Home Brew Forums > Recipe Database > HomeBrewTalk.com Recipe Database > Sour Ale > All-Grain - Spurhund Zunge

Reply
 
LinkBack Thread Tools
Old 01-02-2009, 02:34 AM   #1
flyangler18
Feedback Score: 0 reviews
Recipes 
 
Join Date: Jun 2008
Location: Hanover, PA
Posts: 5,679
Liked 26 Times on 26 Posts
Likes Given: 5

Default All-Grain - Spurhund Zunge

Recipe Type: All Grain
Yeast: 3338/5335 dual pitch
Yeast Starter: 1L for 3338
Batch Size (Gallons): 6
Original Gravity: 1.031
Final Gravity: 1.005
IBU: 4
Boiling Time (Minutes): 15
Color: 2.6 SRM
Primary Fermentation (# of Days & Temp): 30 days @ 68°
Secondary Fermentation (# of Days & Temp): 2 months @ 75°
Tasting Notes: Refreshing tart and crisp, a very underappreciated style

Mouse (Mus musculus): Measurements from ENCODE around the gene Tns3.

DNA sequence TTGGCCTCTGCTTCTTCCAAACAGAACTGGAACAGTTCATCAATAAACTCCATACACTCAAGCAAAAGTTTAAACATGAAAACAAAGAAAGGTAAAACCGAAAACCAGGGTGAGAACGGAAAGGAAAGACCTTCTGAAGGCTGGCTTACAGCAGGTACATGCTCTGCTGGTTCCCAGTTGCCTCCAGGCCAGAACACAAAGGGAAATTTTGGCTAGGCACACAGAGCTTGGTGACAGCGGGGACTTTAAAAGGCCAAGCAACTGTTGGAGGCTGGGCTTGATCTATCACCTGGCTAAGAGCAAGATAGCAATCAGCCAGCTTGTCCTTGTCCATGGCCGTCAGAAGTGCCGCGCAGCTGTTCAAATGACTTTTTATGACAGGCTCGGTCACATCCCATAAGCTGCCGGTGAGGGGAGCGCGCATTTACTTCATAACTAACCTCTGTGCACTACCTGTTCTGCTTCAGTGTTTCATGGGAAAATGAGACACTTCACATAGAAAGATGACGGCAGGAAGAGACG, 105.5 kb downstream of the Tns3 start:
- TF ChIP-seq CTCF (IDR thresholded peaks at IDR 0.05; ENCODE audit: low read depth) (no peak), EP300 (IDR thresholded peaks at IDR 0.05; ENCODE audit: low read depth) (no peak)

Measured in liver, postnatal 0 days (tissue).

Spurhund Zunge
17-A Berliner Weisse
Author: Jason Konopinski
Date: 2/3/09



Size: 5.0 gal
Efficiency: 80%
Attenuation: 80.0%
Calories: 94.15 kcal per 12.0 fl oz

Original Gravity: 1.029 (1.028 - 1.032)
|===========#====================|
Terminal Gravity: 1.006 (1.003 - 1.006)
|======================#=========|
Color: 2.36 (2.0 - 3.0)
|=============#==================|
Alcohol: 3.01% (2.8% - 3.8%)
|===========#====================|
Bitterness: 6.1 (3.0 - 8.0)
|=================#==============|

Ingredients:
3 lb Pilsner Malt
2 lb Cargill White Wheat
.75 oz Tettnanger (4.5%) - added during boil, boiled 15 min
1 ea WYeast 5335 Lactobacillus Delbrueckii
1 ea WYeast 1338 European Ale

Schedule:
00:03:00 Dough In - Liquor: 1.56 gal; Strike: 159.98 °F; Target: 148 °F
01:33:00 Saccharification Rest - Rest: 90 min; Final: 146.0 °F
01:53:00 Batch Sparge - First Runnings: 0.0 gal sparge @ 145 °F, 0.0 min; Sparge #2: 2.63 gal sparge @ 175 °F, 10.0 min; Sparge #2: 2.63 gal sparge @ 175 °F, 10.0 min; Total Runoff: 6.39 gal